It’s a shame the current research didn’t include students studying a more diverse set of subjects, but if anything, this makes it likely the observed between-institution differences are an underestimate. Perhaps for now the lesson to take is that if you’re comparing data from two sets of students at different institutions, it’s unwise to be overconfident about how similar they are likely to be.

College Student Samples Are Not Always Equivalent: The Magnitude of Personality Differences Across Colleges and Universities

Christian Jarrett (@Psych_Writer) is Editor of BPS Research Digest

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Circle time rituals help children beat the Marshmallow Test of self control

By Christian Jarrett

Sweet, old-fashioned circle time rituals involve young children sitting in a circle with a teacher and copying his or her specific actions as closely as possible. These rituals can seem a bit out of place in today’s culture with its emphasis on the importance of independent thinking, and the ubiquity of interactive educational games employing the latest beeps and whistles of technology. But a new study in Child Development says there is something about the conformity and attention to detail in ritualistic games that makes them a highly effective way to improve children’s executive functioning (their mental nimbleness) and self-control.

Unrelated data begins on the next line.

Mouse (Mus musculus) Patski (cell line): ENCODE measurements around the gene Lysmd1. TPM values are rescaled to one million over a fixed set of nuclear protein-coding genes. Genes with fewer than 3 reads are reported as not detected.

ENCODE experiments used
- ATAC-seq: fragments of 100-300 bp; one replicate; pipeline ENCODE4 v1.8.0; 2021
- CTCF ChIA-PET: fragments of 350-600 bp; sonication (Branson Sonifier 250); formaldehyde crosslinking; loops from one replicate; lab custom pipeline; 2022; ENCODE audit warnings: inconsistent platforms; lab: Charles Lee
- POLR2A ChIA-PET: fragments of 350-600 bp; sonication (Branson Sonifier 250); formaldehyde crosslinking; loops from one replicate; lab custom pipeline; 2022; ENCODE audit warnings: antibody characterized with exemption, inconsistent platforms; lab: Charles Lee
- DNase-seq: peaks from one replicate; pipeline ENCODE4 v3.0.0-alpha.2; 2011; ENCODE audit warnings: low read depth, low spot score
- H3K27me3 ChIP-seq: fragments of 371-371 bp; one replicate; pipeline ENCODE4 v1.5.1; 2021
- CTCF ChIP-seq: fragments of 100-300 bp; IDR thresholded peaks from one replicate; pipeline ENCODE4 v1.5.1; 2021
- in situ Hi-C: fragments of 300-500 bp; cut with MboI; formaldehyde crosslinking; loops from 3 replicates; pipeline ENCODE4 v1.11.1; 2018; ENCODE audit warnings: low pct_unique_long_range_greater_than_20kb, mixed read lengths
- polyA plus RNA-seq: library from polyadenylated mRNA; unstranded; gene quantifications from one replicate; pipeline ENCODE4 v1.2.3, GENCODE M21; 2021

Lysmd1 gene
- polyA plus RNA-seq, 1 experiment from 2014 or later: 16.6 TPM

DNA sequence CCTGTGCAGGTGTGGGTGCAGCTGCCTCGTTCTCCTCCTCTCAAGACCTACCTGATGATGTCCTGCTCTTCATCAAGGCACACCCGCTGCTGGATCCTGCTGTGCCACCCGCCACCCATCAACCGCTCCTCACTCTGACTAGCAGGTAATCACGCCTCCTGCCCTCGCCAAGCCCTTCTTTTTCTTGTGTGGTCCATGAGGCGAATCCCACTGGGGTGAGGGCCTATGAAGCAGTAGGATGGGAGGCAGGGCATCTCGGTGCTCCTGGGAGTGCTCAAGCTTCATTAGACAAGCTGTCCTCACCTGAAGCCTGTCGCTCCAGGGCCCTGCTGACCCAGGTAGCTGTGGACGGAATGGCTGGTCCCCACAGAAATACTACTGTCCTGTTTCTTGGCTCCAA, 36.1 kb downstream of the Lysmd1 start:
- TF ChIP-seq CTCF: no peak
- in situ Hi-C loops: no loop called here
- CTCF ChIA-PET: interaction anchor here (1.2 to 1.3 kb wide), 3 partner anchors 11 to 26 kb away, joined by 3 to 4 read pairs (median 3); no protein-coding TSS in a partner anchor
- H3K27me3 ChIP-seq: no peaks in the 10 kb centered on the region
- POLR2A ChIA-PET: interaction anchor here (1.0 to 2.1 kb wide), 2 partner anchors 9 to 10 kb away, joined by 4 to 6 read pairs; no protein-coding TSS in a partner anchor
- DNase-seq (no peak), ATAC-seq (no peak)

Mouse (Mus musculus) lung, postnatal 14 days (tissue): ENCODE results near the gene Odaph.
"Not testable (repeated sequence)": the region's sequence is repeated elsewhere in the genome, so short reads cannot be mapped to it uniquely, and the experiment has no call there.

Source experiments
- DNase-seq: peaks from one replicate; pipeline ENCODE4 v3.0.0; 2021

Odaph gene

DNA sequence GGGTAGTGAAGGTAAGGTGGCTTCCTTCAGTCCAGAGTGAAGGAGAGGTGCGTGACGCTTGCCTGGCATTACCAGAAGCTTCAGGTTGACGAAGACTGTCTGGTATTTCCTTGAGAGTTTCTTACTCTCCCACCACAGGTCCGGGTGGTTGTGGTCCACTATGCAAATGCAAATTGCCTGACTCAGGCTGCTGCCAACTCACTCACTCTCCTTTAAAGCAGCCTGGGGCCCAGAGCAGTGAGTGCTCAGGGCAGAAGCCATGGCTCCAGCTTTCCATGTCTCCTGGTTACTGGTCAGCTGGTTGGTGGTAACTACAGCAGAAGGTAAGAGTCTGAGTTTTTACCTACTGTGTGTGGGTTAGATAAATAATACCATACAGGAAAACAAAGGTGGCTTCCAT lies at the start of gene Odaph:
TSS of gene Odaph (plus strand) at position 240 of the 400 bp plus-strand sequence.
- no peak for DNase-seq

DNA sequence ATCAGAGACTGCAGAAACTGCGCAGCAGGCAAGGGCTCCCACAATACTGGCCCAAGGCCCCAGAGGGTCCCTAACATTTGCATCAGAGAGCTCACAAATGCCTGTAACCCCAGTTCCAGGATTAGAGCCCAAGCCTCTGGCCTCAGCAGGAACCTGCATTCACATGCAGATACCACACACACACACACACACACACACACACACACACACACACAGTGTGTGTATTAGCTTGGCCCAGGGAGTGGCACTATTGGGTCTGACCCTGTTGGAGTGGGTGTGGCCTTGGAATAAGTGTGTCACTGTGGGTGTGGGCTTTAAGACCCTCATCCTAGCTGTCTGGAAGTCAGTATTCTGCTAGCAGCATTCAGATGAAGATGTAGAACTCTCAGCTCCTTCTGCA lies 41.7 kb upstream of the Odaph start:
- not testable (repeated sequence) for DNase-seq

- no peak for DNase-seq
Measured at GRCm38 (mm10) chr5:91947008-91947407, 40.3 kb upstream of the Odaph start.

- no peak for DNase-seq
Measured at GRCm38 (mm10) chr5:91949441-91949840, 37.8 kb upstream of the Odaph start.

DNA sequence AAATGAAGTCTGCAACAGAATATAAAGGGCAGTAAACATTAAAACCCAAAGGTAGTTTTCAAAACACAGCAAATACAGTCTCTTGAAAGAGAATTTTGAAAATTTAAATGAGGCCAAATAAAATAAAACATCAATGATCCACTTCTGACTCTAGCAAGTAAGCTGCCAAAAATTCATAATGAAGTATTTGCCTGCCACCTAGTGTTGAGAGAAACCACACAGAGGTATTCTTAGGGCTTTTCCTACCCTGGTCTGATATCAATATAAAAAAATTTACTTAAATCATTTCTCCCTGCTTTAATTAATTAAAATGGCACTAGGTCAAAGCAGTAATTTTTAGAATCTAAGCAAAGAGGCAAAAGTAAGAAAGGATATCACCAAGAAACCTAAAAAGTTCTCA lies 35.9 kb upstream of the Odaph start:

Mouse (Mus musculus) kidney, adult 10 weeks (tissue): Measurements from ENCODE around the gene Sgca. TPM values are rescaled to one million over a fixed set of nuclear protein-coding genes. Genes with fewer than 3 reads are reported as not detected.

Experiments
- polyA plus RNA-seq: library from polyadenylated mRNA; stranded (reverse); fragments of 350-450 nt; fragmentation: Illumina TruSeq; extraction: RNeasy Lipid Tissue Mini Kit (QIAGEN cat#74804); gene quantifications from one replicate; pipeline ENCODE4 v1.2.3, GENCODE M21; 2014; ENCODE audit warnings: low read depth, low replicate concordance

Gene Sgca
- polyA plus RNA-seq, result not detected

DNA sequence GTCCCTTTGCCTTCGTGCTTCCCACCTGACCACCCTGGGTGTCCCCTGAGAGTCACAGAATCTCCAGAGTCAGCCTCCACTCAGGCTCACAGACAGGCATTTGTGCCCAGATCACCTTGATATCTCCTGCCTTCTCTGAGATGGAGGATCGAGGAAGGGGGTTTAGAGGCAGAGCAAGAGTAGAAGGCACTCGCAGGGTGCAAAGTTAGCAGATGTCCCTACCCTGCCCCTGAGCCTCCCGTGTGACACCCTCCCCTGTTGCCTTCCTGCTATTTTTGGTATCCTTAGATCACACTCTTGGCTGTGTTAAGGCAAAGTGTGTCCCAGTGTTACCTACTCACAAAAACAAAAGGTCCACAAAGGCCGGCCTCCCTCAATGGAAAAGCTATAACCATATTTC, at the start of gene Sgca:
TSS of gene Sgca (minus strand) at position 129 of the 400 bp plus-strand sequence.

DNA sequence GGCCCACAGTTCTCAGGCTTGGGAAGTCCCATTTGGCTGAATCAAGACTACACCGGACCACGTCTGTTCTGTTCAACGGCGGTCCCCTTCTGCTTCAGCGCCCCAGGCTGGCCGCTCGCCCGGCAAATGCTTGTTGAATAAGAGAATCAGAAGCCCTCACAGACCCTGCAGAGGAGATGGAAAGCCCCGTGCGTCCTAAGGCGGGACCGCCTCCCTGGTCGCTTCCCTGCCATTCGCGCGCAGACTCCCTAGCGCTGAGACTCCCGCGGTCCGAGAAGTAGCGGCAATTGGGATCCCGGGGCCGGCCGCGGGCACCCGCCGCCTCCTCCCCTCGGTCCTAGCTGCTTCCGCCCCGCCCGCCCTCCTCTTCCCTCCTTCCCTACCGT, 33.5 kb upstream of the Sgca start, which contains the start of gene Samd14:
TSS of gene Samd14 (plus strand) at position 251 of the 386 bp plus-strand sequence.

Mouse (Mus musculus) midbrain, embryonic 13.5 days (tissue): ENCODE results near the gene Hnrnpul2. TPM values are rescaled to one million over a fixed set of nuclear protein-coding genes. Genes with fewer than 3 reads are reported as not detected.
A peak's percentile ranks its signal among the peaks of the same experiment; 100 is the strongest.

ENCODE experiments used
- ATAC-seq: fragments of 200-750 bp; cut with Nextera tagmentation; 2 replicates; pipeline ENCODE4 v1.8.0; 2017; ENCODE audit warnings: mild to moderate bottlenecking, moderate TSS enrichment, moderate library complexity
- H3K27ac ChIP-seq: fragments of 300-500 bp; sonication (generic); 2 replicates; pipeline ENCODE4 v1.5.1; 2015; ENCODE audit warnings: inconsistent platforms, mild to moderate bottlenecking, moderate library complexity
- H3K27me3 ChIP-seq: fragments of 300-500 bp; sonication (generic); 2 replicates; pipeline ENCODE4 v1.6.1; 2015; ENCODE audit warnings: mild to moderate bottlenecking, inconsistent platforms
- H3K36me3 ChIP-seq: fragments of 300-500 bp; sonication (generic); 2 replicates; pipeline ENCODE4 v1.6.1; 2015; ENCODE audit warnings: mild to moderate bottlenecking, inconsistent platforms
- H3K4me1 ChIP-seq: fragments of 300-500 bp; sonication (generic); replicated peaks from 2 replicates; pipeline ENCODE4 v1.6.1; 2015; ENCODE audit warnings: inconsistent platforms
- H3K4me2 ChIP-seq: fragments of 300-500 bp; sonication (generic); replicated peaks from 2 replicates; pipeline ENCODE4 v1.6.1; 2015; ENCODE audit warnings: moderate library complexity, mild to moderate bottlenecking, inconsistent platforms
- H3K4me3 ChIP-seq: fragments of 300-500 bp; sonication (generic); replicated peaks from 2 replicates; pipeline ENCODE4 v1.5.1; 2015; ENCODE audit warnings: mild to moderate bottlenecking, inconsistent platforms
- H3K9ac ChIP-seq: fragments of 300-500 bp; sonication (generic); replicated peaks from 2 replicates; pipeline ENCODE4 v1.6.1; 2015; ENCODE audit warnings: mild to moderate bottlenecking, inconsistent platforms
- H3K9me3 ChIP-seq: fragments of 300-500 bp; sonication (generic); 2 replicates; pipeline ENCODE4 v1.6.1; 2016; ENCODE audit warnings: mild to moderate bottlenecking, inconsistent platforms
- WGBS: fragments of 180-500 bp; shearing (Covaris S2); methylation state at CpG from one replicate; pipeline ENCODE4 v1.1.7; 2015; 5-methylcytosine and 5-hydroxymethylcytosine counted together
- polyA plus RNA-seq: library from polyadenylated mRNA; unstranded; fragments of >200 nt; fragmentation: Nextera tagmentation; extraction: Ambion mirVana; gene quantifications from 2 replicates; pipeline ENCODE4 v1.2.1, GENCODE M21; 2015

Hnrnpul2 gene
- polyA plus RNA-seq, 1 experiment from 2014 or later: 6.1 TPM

Veronica Rybanska at the University of Oxford and her colleagues tested two groups of 7- and 8-year-old children, one from Slovakia, the other from Vanuatu in the Southwest Pacific. The children first completed tests of their executive functioning and self control. The executive functioning test involved learning to respond accurately to reversed commands, such as touching toes when hearing the command “touch your knees”. The self control test was a version of Walter Mischel’s classic Marshmallow Test: if the children could resist eating a single piece of chocolate for 15 minutes, they could have three afterwards.